Feds Investigate Early-Decision Admissions

The U.S. Department of Justice is currently investigating whether some colleges' early-decision policies violate federal antitrust laws by exchanging information about accepted applicants, Inside Higher Ed reported.

Specifically, the agency recently sent letters to several institutions informing them of the inquiry and instructing them to preserve records and communications, including emails and other documents, related to the sharing of applicants' information among institutions. The letter, a copy of which was obtained by Inside Higher Ed, says the investigation pertains to "a potential agreement between colleges relating to their early decision practices."

Formal or informal agreements to share the identities of accepted early-decision applicants are meant to enforce the requirement that those applicants attend institutions that admit them, admissions officials say. Once an early-decision applicant is accepted and—by the nature of the program—committed to enroll, they are supposed to withdraw all other applications to colleges. Some institutions see fit to coordinate with one another regarding individual applicants to double-check students' activities.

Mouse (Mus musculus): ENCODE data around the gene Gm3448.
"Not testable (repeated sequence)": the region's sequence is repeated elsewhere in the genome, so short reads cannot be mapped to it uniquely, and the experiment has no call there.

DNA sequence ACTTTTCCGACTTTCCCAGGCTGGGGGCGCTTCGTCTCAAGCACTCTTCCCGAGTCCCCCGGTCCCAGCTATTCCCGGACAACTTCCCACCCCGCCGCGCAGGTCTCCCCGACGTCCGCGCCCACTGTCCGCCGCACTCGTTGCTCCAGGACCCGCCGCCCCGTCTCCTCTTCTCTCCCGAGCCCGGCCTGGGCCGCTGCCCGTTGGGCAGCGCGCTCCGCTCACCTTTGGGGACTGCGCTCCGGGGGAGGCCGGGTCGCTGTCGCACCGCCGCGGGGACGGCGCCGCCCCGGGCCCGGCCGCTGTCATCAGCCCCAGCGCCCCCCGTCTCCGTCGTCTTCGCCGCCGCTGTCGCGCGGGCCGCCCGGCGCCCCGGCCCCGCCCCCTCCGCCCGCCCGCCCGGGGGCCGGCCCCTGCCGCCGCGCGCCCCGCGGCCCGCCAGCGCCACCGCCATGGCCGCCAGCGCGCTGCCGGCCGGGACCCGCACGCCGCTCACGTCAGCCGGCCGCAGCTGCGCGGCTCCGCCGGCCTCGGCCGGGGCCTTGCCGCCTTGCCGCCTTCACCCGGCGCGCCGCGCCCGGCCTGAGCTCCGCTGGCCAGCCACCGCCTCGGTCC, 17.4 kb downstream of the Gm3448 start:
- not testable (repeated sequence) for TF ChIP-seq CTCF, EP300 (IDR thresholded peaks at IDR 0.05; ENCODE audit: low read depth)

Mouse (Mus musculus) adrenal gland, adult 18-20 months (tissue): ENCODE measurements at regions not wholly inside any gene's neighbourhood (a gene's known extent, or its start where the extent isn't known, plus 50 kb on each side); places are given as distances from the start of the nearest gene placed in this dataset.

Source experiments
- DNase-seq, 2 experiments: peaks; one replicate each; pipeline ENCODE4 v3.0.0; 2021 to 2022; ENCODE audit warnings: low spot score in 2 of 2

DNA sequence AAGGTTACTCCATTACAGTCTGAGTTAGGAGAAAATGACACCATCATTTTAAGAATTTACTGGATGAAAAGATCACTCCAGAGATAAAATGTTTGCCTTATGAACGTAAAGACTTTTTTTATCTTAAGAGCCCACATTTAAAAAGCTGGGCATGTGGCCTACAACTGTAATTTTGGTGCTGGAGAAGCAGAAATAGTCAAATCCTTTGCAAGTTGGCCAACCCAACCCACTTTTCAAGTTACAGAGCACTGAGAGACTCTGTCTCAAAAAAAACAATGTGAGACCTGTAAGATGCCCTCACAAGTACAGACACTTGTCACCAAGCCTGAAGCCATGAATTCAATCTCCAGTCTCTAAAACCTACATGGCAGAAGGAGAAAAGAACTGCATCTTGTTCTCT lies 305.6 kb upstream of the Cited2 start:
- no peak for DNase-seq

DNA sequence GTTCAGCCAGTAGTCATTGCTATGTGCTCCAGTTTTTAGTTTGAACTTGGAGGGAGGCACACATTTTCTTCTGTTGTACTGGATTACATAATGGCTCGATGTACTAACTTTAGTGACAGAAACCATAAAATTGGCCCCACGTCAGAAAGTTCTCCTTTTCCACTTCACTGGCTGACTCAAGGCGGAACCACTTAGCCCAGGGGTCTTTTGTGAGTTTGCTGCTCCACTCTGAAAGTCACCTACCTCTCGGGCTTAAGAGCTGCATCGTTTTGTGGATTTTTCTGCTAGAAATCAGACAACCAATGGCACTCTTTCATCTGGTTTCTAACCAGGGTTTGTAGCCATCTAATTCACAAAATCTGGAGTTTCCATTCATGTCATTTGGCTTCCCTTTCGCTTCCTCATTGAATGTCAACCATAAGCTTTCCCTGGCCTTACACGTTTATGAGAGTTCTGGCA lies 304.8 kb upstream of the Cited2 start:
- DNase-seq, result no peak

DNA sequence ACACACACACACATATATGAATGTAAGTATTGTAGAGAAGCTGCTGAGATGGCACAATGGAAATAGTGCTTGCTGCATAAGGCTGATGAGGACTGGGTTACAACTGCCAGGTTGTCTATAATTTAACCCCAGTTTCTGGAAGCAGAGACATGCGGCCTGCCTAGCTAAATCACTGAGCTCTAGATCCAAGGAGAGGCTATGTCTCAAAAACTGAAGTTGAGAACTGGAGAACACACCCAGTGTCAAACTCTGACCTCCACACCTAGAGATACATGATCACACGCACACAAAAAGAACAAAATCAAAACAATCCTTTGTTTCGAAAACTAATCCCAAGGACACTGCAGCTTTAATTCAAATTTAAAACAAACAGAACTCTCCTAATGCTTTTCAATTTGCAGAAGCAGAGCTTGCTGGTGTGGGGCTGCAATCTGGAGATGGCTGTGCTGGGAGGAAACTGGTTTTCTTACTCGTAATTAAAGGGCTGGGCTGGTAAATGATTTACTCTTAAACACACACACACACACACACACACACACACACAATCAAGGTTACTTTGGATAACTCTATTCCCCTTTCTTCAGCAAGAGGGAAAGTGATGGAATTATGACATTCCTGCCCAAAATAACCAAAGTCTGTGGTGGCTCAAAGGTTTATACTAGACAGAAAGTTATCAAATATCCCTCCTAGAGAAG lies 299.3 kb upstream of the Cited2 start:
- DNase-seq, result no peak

Although the department's letter does not detail what agreement or policies are being investigated, the focus of the inquiry appears to be related to these information sharing practices.

In the early 1990s, Ivy League schools agreed not to coordinate with one another regarding individual applicants, among other stipulations. The agreement followed a Justice Department investigation into the practice, which the universities said promoted fairness but that the department said was an antitrust violation. Generally, college leaders have said the investigation discouraged them from sharing any information about applicants. However, there are definite indications that some sharing goes on, according to Inside Higher Ed.

Typically, college admissions officers view applicants who apply early decision without intending to enroll as abusing the system. Many colleges are more likely to admit applicants early than in the regular decision period, so the applicants gain an edge, but in theory the college gets an advantage, too, in that it can count on those admitted enrolling.

Several admissions officials said they believed the practice did not raise legal issues because students sign a waiver when they use the Common Application stating that they are aware that institutions that admit them early may share the information.


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